Once spoken out it is done. It is easy to make errors while speaking It can be carefully planned and revised before it is handed in as a written document. So there is less chance for errors.
Allows personal contact when on face to face (not phone). Facial expression can be seen, tone can be heard One cannot tell what the speaker or receiver actually  had in mind, by just reading the written document.
Allows exchange of views, thus arriving at an agreement within a short time. The writer has time to think over it and even investigate on it before (s)he puts it in writing and makes it accessible for other people to read.
Allows the negative side to be detected through facial expressions and tone, especially if one party disagrees. Once submitted, it cannot be altered or modified especially if it has led to negative effects/reactions.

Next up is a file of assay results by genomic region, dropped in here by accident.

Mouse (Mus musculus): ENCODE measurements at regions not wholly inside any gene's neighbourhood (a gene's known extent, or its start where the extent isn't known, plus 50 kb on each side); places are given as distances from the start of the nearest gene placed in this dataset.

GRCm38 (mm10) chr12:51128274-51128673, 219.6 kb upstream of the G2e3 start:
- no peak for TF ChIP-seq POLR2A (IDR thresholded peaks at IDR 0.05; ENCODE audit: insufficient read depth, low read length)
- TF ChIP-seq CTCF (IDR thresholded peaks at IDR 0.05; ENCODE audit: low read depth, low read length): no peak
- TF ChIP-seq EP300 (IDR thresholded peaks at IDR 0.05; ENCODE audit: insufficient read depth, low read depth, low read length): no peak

Advantages and Disadvantages of Oral and Written Communication

Oral Communication Written Communication
Usually, no recording is done except for formal meetings. It provides record for every message that is sent, and allows for future reference because it can be saved in files.
Easy to maintain confidentiality than in the written medium unless there is someone listening, i.e. on the phone. It may not be easy to maintain confidentiality as the written documents pass through many hands before they reach the intended person (especially in an office).
The receiver has time to ask for clarifications if the message is not clear enough. No time to ask the writer. The same message may mean two different things to two different people who will not have the time to query it immediately.
There is instant feedback Does not bring instant feedback.
Takes less time to prepare, sometimes its is instant. Takes time in preparing it.
Can tell what the speaker is thinking about, whether (s)he is trustful or not, through the tone, pitch, facial expression etc. Cannot detect any tricks from the written document.